A more vexed problem is that a small number of ads chosen unsystematically from the universe of advertisements is unlikely to contain a great deal of variation on some or all of the cues of interest. A solution would be to have judges rate a large number of ads for the presence of, say, beautiful or ugly music, and then sample from the extremes to construct, in effect, treatment cells for each cue of interest. While this would inflate the observed effects of the cue or property, it maximizes the probability that an effect will be found if in fact such an effect exists. The alternative, which is to randomly sample a sufficiently large number of ads to insure that there is enough natural variation on all properties, might lead to an extremely unwieldy array of stimuli.

Still another problem with the stimuli used is the large number of properties (9) in relation to the number of stimuli 113, later reduced to 9). Although sampling at two second intervals does create a greater number of observations, the fact remains that many of the properties are probably only present in a small number of the ads studied -- perhaps only one ad in some cases. This again makes it impossible to rule out rival explanations. If only one or two ads contain a certain cue, then any effects observed may be a function of the ad rather than the property. Hence, the table of significant and null effects must be read as preliminary and suggestive only. It offers no conclusive evidence about the affective consequences of any of the cues investigated. No amount of sophisticated data analysis can overcome these sampling problems.

I have a couple of minor points to make about aspects of the experimental procedure. It does not appear that the order of presentation of ads was varied over subjects. It is easy to imagine that subjects experienced more positive affect and perhaps more involvement with the rating task early in the procedure. If so, and if certain cues were only present in ads shown at the beginning or the end of the sequence, then the effects uncovered in the analyses are biased to an unknown degree. On another point, inter-rater reliability for judges is just as important in the case of the continuous variables as the dichotomous variables. Test-retest reliability for a single judge is really no substitute. Again, this undermines our confidence as to whether an effect does or does not exist for any of the continuous variables studied.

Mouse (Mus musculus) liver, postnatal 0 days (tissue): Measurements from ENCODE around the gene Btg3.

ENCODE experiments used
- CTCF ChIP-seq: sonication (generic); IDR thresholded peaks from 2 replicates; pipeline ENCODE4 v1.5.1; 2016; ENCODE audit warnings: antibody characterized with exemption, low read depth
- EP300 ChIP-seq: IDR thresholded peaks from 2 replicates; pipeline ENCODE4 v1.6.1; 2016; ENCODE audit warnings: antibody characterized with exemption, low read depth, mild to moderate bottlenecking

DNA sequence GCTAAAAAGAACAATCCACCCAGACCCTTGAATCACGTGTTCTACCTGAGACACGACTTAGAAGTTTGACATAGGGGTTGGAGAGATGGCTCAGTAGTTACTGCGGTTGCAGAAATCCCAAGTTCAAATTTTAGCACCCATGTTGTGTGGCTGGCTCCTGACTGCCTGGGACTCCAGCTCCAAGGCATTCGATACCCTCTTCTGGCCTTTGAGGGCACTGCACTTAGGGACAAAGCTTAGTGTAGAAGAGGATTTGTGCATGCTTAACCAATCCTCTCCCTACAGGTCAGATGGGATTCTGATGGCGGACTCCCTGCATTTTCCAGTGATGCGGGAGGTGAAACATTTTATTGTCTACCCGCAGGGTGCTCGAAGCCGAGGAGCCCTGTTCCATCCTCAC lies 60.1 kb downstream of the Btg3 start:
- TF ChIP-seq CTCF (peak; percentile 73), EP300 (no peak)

In conclusion, the author is to be applauded for undertaking to measure temporal variation of cues within an advertisement. The use of the joystick rating method certainly has promise, and none of the difficulties mentioned above is insuperable. However, although continuous rating such as those provided by a joystick are rare in academic consumer research, they have been utilized for many years by several commercial providers of copy testing services, such as ASI. It would be interesting to know what sort of data archives exist that might reward study with respect to temporal variation. If a large archive exists, then this might provide a solution to many of the sampling problems discussed earlier. A model for such work would be the study of executional cues by Stewart and Furze (1986).